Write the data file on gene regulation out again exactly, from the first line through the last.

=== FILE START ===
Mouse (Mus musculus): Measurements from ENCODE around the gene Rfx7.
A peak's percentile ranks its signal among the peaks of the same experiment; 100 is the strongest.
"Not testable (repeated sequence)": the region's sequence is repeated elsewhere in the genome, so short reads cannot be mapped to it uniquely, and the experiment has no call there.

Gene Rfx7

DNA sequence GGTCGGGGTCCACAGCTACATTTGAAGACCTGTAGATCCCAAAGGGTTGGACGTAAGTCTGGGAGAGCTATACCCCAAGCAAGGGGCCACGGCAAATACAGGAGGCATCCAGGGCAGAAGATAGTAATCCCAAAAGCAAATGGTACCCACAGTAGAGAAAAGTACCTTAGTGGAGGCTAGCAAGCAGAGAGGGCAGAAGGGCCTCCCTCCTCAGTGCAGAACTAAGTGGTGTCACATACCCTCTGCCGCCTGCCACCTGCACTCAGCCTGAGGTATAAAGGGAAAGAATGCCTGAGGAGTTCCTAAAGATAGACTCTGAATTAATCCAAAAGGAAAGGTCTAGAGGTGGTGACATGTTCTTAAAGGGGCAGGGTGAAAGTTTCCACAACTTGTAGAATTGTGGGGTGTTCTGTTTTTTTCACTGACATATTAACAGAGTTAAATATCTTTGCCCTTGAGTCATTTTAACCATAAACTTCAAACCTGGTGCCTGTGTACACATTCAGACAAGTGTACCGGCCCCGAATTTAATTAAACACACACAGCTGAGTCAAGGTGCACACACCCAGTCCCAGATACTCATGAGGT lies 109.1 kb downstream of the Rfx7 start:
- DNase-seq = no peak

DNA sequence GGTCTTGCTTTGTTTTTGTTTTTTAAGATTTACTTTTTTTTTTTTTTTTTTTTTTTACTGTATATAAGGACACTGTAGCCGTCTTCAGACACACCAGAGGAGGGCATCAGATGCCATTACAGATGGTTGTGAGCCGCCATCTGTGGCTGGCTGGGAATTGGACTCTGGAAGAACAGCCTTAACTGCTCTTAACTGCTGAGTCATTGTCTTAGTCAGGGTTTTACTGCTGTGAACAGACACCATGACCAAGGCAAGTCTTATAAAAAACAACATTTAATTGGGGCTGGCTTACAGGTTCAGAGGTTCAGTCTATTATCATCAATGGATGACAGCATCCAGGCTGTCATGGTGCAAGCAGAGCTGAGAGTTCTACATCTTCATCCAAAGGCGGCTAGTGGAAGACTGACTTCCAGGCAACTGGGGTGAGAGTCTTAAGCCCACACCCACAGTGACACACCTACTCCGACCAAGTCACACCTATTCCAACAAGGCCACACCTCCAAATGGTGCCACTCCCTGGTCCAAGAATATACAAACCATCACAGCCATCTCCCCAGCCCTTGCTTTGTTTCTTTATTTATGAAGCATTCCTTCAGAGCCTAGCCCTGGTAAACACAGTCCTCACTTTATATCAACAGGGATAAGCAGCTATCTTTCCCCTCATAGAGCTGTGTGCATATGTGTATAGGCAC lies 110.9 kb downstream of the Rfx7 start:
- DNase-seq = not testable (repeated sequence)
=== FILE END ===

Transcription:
Mouse (Mus musculus): Measurements from ENCODE around the gene Rfx7.
A peak's percentile ranks its signal among the peaks of the same experiment; 100 is the strongest.
"Not testable (repeated sequence)": the region's sequence is repeated elsewhere in the genome, so short reads cannot be mapped to it uniquely, and the experiment has no call there.

Gene Rfx7

DNA sequence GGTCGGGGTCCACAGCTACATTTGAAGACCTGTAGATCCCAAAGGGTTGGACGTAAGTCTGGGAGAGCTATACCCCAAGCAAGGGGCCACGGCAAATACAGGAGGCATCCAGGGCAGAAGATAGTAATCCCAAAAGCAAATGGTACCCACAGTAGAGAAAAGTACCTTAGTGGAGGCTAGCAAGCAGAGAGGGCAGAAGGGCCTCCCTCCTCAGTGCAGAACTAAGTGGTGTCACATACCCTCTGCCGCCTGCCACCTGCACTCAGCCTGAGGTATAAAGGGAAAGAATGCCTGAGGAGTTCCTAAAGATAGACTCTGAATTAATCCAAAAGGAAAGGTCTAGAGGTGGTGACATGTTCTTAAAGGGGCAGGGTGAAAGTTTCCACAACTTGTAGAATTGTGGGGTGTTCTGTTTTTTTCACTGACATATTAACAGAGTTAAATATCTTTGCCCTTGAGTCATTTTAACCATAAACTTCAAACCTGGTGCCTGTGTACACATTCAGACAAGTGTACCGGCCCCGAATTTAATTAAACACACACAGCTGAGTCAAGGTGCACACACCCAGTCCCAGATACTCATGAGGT lies 109.1 kb downstream of the Rfx7 start:
- DNase-seq = no peak

DNA sequence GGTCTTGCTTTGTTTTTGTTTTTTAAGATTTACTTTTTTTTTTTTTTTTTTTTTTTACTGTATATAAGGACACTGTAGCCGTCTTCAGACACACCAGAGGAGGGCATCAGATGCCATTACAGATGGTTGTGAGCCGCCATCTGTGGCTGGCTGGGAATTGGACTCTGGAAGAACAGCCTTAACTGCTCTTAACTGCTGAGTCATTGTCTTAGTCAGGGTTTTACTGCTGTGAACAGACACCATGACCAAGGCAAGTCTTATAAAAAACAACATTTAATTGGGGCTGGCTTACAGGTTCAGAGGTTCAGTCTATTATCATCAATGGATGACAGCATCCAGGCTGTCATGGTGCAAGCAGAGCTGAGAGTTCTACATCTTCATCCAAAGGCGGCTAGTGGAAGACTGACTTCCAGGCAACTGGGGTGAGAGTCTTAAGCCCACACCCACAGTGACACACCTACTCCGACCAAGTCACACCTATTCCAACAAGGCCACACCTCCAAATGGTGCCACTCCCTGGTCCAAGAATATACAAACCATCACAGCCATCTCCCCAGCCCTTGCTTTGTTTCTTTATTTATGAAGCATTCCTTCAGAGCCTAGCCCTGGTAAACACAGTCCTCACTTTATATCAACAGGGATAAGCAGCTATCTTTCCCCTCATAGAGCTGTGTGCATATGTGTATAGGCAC lies 110.9 kb downstream of the Rfx7 start:
- DNase-seq = not testable (repeated sequence)